Cave Myths Past and Present: Cerro Bernal as a Sacred Landscape
Author(s): Claudia Garcia-Des Lauriers
In the municipality of Tonalá, Chiapas, Cerro Bernal represents a unique feature on the Pacific coastal plain—one that is both strategic and of economic importance as well as representing a deeply potent sacred landscape. Among the important features of this landscape that have become the focus of cotemporary folklore are a series of caves, or more specifically rock shelters, that have entered the imagination of local residents as important elements of a living and enchanted landscape. However, upon further research it is not difficult to see how these contemporary myths embody ideas that have a pre-Columbian origin. The conception of Cerro Bernal as an enchanted landscape has very ancient roots, at least going back to the Early Classic, and perhaps earlier. This paper explores the importance of caves in the conception of Cerro Bernal as a place on the landscape-both real and conceptual on the Pacific Coast of Chiapas.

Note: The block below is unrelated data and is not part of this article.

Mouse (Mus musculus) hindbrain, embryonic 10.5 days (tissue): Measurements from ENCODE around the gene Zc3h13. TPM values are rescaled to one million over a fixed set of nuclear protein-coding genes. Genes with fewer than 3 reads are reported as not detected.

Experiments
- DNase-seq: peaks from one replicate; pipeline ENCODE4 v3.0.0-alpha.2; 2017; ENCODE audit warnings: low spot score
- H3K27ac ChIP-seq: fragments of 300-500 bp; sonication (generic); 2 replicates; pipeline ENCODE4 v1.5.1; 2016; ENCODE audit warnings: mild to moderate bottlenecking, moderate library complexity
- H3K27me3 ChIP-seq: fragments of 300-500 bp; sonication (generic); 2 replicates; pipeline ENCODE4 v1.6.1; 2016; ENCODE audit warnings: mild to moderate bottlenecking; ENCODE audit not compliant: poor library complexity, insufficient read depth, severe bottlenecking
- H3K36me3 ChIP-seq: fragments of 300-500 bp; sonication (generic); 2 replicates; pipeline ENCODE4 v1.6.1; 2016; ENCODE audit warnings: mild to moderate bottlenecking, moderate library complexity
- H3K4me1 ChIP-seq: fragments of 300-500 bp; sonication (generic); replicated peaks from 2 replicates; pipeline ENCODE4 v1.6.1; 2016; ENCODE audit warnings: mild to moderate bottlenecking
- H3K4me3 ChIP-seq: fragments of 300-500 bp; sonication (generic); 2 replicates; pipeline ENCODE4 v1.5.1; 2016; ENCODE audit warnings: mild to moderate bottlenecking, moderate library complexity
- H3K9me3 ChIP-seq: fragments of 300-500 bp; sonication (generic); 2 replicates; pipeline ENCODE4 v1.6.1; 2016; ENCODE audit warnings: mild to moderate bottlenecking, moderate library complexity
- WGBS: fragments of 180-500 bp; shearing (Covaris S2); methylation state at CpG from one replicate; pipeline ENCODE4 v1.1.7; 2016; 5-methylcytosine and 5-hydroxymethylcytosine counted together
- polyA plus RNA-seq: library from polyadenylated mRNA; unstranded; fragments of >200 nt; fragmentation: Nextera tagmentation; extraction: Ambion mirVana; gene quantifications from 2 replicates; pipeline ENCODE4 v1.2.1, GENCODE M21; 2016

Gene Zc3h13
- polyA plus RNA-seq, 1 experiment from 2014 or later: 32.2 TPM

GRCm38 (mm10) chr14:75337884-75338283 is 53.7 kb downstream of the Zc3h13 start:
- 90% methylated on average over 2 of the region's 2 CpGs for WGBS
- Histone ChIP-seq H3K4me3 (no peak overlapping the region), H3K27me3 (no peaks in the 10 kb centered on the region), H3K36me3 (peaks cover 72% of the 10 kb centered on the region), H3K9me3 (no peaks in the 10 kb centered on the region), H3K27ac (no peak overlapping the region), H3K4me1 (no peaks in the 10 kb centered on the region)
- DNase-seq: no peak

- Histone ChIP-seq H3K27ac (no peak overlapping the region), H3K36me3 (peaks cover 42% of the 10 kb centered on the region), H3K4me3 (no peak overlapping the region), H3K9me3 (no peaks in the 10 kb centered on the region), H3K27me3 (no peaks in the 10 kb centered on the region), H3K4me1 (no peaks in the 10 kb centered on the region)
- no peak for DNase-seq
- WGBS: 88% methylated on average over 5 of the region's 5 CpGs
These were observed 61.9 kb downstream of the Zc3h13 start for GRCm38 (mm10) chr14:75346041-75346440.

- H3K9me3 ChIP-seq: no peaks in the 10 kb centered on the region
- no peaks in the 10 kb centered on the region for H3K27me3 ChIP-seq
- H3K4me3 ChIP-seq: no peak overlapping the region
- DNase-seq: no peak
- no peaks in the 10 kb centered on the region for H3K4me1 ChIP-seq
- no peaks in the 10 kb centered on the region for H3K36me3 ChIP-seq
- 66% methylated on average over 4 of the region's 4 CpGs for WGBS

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Cave Myths Past and Present: Cerro Bernal as a Sacred Landscape. Claudia Garcia-Des Lauriers. Presented at The 81st Annual Meeting of the Society for American Archaeology, Vancouver, British Columbia. 2017 ( tDAR id: 431614)
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min long: -107.271; min lat: 12.383 ; max long: -86.353; max lat: 23.08 ;
Abstract Id(s): 15143